Welcome to part three in our series on data-driven sales coaching, aimed at arming sales leaders with the advice they need to effectively direct coaching efforts and realize a strong ROI. If you’re new to the series, start here.
It’s 10:15 on a Monday morning and Jennifer — a new but promising rep — is sitting down for a discovery call with a high-value prospect. She has multiple monitors set up so that she can see all of the questions she’ll use to qualify business need. Her ring light is shining bright, the background is spotless, and she’s put in the extra effort to thoroughly research the prospect’s business and industry.
Did I mention that this call is also the first time she’ll be addressing the company’s CFO?
Don’t worry! She’s off to a flawless start.
Five minutes in, something gives way… the excitement of closing this big deal takes over. Jennifer is convinced of the value of her company’s solution, she’s sure it’s differentiated — and in an attempt to quickly convey this, she reverts to feature dumping.
The CFO’s eyes glaze over. The call wraps early. The follow-up emails go unanswered.
This was undeniably a coaching moment. So, where was her frontline sales manager? Riding shotgun with a tenured A-player on their team, closing one of the biggest deals of Q4.
We can all see the appeal, but the reality is that the other opportunity would have closed without the manager’s involvement. Instead, Jennifer was left alone and the chance to put a qualified opportunity in the pipeline is gone.
As sales leaders, it’s easy to look at this scenario and say the manager made the right choice. After all, if that deal did not close in Q4, there would be a major problem. Yet, if sales leaders look at their new hire success rates, they may come to a different conclusion.
All too often, we fail to fully realize the extent of demands placed on the modern frontline manager. The truth is that the capacity to coach is finite. So, the question becomes, how do you allocate that finite capacity? Easier asked than solved. But if you get it right, if your organization is smarter about how it’s deploying your frontline managers, you’ll see a measurable lift in sales performance. We studied the data and found that capacity to coach does exist. And we determined the optimal coaching volume for data-driven organizations looking to mint highly effective sales managers.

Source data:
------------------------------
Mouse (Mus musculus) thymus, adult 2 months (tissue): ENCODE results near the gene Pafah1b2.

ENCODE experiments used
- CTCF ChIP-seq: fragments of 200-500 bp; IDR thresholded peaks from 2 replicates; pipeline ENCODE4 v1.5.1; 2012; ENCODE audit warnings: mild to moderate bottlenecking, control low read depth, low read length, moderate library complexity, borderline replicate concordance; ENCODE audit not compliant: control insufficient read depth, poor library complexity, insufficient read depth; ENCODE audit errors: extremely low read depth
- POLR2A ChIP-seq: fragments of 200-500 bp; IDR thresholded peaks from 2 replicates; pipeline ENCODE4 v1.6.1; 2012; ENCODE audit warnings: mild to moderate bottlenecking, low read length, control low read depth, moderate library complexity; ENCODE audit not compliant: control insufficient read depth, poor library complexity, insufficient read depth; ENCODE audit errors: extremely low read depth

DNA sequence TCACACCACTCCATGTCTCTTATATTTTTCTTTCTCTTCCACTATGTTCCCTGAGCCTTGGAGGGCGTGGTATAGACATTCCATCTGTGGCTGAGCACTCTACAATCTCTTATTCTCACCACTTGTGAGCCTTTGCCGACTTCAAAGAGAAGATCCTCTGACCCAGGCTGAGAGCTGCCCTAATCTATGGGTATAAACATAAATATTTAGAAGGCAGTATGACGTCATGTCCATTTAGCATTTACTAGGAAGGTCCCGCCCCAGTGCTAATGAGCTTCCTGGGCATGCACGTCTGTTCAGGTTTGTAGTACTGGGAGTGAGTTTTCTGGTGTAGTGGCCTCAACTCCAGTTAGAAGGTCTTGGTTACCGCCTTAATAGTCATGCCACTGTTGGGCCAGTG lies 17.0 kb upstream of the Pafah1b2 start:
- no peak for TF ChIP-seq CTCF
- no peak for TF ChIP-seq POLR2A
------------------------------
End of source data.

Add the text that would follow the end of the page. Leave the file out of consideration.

What Is A Modern Frontline Manger’s Capacity?
A common pushback that we hear in organizations beginning to instill a culture of ongoing sales coaching comes from frontline managers: “I don’t have the time. This is just another thing you’re asking me to do that can’t be fit into my schedule.”
The data tells a different story.
We analyzed the coaching efforts of hundreds of frontline managers in our CT Connect platform and found that effective sales managers are able to consistently coach on a weekly basis.
Then we looked closer in an attempt to answer this question: How much coaching volume is reasonable to expect from those who consistently coach?
According to our research, highly effective managers complete 24-36 coaching sessions per quarter — or two-three per week with different members of their teams. Please keep in mind that these are structured coaching sessions, not impromptu hallway conversations. This weekly cadence and consistency is key. Without that commitment, without it becoming part of their DNA, they’ll miss crucial opportunities to improve seller effectiveness — not to mention losing the reinforcement and refinement that habit brings to the sales coaching process.
Benchmark data represents managers who coach 9+ weeks out of the quarter. Assessments indicate a coaching interaction took place.
Increasing Coaching Volume
Barriers to Coaching Volume
Historically, sales managers have been bogged down in administrivia, inspecting the company’s CRM and reinforcing compliance messaging from upper management. But the role of the sales manager has changed: We know that no other investment comes close to having as much impact on seller performance as coaching.